The Stats: The Game Summary | The Event Summary | The Play by Play Log | The Shot Summary | The Time on Ice Shift Charts | The Time on Ice Head to Head Ice Time Charts | The Time on Ice Corsi Charts

The Highlight Video: There sure are a lot of highlights in this one from Between the Devils-Rangers and tonight's game, it may be welcomed if the Devils can have a less frantic and dramatic win for a change.

Thank You for Your Patience: SBNation had some technical difficulties during most of the game. So I apologize that the gamethread wasn't available during an eventful game like this one. Everything seems to be good now. Thanks to the technical support staff for getting it fixed and to Travis Hughes for putting up with my complaints about it - which came out of emotions that were admittedly driven by tonight's game. Most importantly, thank you for your patience and continued patronage at In Lou We Trust and other fine SBN sites.

Dangerous: Chris Lee and Ghislain Herbert were your referees for this evening and they were awful. The penalties they whistled were legitimate. Yes, Patrik Elias' hit on Mike Blunden was in the numbers and it deserved a boarding penalty. However, what made me disgusted in their performance was all of the non-calls. Mathieu Darche rams Adam Larsson head first into the glass and there was no call. Larsson eventually got up and kept playing; but that was just a dangerous action and the lack of a call is just further evidence that the NHL isn't really serious about protecting players. Erik Cole became notorious in my eyes tonight. While he rightfully tagged with two minor penalties, but amazingly got nothing for his high hits, elbows, and late hits. The Devils weren't completely clean either: Elias hit on Blunden was bad; and Adam Larsson apparently slewfoot Louis Leblanc. According to this post game post by Tom Gulitti, the league is looking at a some of these incidents tonight for additional discipline. That there has to be additional discipline further shows the lack of control Lee and Herbert had on tonight's game. This is how players get hurt. Yet, the hockey guys running the show will continue to not understand that.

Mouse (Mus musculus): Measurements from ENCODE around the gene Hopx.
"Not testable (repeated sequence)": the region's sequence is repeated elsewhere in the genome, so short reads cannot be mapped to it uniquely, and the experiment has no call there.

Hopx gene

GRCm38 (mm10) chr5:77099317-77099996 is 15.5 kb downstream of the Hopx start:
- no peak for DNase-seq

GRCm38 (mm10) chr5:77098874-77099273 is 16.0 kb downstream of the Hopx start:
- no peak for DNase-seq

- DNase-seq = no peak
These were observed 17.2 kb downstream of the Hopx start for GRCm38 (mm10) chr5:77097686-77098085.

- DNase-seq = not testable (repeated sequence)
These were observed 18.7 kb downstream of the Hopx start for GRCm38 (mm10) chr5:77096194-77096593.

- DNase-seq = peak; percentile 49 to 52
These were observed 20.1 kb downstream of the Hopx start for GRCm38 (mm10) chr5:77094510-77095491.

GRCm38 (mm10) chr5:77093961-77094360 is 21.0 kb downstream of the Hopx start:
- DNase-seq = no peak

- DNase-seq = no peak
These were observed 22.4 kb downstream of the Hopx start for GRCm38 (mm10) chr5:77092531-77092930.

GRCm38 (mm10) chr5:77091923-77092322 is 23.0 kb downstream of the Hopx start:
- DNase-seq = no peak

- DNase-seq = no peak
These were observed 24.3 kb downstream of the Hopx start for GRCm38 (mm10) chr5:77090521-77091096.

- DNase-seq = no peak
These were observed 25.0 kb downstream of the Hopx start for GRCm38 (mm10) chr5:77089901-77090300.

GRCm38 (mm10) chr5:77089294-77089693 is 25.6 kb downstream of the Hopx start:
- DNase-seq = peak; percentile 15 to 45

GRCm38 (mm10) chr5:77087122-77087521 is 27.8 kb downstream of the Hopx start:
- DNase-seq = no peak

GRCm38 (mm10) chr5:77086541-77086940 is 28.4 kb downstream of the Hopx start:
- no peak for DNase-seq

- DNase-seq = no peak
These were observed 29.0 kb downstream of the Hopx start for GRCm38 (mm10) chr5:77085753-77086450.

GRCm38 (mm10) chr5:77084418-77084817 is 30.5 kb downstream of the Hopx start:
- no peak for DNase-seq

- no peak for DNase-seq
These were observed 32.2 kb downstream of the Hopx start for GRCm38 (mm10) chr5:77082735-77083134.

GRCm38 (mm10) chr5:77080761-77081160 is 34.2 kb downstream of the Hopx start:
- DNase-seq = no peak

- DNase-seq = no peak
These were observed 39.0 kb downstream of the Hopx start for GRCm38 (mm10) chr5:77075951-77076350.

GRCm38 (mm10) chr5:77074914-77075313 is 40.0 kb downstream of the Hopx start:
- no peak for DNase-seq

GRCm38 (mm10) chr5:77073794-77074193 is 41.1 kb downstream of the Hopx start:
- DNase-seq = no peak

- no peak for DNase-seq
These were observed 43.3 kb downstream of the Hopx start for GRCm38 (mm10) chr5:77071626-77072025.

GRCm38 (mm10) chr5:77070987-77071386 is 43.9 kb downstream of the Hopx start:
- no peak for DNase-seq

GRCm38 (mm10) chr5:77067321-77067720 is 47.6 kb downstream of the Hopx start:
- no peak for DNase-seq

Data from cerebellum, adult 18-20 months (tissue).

Discipline Aside: I can understand if Elias gets suspended for his hit. If the league is consistent, they'll do the same to Darche, who hit Larsson in a similar fashion tonight but didn't get called for it. The chances of that happening, however, are slim. Almost like a unicorn.

The F is for Fantastic: References to Mike Boone aside, I'm the most glad that Martin Brodeur got a win out of what happened this evening. Brodeur was beaten three times and he had no shot on any of them. Let's describe them.

The first goal was on a fluke. Rene Bourque gets denied by Brodeur at the right post and he just flings a puck up at David Desharnais, who was in the crease. The puck bounces of Desharnais' person and drops into the net. There's nothing that could have been done there.

The second goal against was just infuriating. Five Devils were bunched up at the left sideboards. Yanick Weber gets a shot on net from distance and Andrei Kostitsyn is right there at the crease. It was literally just Kostitsyn and Brodeur. The only way Brodeur could have prevented what eventually happened if he somehow knocked that puck into orbit. Kostitsyn had the time and space to get the rebound and do a spin move to get it around Brodeur. There was no help at all for the goaltender because the Devils were defending like children in their own end. It is inexcusable to leave anyone that open in that part of the ice in a 5-on-5 situation.

Then there was the third goal against. Kurtis Foster is forced behind the blueline into the neutral zone with the puck on a power play. He stupidly plays it soft off the boards off a turnaround pass. Since the Devils are trying to get on-sides, Hal Gill sees Tomas Plekanec wide open and hits him with a pass. Plekanec is off to the races and Brodeur comes up with a big right pad save to deny him the shorthanded goal. Foster backchecks to inexplicably pick up Plekanec, and no one else (it could have been you, Ilya Kovalchuk) is there to stop Darche from easily putting the rebound into the net.